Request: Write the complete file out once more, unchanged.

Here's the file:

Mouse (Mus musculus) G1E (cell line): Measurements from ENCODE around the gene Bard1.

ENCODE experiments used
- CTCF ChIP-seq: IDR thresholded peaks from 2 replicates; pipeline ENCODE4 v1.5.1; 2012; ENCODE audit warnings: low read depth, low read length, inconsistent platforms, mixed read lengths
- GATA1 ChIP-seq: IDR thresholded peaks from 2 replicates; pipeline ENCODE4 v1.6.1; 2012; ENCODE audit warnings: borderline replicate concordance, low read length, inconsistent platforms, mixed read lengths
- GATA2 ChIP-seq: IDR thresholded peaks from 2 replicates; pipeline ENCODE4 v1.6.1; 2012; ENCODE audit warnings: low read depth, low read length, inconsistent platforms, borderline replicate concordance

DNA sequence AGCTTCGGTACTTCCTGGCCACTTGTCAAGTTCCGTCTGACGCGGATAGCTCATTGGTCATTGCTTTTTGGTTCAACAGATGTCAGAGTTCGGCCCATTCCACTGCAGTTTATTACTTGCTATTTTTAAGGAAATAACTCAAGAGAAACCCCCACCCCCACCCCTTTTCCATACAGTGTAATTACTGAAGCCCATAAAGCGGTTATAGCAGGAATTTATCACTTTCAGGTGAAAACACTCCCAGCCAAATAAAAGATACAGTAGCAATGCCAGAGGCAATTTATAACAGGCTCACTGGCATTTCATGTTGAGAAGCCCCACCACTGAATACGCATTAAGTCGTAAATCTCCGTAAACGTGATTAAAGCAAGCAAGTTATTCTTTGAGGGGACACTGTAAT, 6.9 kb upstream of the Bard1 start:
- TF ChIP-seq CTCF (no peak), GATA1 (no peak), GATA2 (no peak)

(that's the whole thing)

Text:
Mouse (Mus musculus) G1E (cell line): Measurements from ENCODE around the gene Bard1.

ENCODE experiments used
- CTCF ChIP-seq: IDR thresholded peaks from 2 replicates; pipeline ENCODE4 v1.5.1; 2012; ENCODE audit warnings: low read depth, low read length, inconsistent platforms, mixed read lengths
- GATA1 ChIP-seq: IDR thresholded peaks from 2 replicates; pipeline ENCODE4 v1.6.1; 2012; ENCODE audit warnings: borderline replicate concordance, low read length, inconsistent platforms, mixed read lengths
- GATA2 ChIP-seq: IDR thresholded peaks from 2 replicates; pipeline ENCODE4 v1.6.1; 2012; ENCODE audit warnings: low read depth, low read length, inconsistent platforms, borderline replicate concordance

DNA sequence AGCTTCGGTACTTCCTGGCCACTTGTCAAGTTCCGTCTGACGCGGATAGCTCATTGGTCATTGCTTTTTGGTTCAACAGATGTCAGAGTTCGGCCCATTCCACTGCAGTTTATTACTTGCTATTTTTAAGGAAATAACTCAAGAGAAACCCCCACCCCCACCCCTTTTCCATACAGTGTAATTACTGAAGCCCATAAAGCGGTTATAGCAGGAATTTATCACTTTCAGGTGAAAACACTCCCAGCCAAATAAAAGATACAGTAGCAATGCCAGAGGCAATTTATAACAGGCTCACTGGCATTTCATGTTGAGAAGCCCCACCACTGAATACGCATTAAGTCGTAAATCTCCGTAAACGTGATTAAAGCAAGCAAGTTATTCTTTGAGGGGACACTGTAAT, 6.9 kb upstream of the Bard1 start:
- TF ChIP-seq CTCF (no peak), GATA1 (no peak), GATA2 (no peak)